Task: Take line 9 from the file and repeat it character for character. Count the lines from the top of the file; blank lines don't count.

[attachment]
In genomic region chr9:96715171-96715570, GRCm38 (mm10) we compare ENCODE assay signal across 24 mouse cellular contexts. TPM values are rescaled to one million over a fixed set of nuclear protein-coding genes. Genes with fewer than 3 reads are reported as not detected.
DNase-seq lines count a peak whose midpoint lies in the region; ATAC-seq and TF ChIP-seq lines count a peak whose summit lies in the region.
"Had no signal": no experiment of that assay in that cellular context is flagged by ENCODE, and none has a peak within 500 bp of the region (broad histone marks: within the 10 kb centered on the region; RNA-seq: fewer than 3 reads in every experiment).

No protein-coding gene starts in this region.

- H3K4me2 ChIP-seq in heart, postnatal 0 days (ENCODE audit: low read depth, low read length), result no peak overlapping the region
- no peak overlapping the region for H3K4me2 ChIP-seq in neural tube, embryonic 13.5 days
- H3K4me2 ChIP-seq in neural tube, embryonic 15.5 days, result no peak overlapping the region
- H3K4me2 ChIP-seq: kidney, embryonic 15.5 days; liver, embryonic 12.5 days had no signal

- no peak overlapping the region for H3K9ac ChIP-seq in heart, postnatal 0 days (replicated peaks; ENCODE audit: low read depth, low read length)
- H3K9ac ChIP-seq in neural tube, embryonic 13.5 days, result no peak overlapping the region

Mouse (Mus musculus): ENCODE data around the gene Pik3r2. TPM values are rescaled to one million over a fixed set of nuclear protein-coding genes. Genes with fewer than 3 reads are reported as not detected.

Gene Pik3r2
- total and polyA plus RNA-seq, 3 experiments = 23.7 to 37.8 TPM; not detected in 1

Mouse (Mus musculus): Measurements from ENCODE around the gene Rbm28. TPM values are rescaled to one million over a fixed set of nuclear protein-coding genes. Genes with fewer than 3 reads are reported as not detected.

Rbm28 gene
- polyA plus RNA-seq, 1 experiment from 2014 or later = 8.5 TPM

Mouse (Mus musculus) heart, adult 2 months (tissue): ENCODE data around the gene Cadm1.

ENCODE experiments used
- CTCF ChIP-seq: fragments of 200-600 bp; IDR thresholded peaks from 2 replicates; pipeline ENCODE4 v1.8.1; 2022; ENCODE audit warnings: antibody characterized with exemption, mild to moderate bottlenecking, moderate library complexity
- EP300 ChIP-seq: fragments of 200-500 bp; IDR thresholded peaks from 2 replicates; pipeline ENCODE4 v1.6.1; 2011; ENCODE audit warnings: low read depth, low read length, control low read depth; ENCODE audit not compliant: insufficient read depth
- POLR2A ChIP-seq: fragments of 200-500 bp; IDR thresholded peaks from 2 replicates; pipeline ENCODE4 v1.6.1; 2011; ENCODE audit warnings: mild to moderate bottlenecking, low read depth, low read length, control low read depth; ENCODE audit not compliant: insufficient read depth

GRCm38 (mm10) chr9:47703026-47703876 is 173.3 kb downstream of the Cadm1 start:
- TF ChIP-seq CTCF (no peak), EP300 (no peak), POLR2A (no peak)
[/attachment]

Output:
- no peak overlapping the region for H3K9ac ChIP-seq in heart, postnatal 0 days (replicated peaks; ENCODE audit: low read depth, low read length)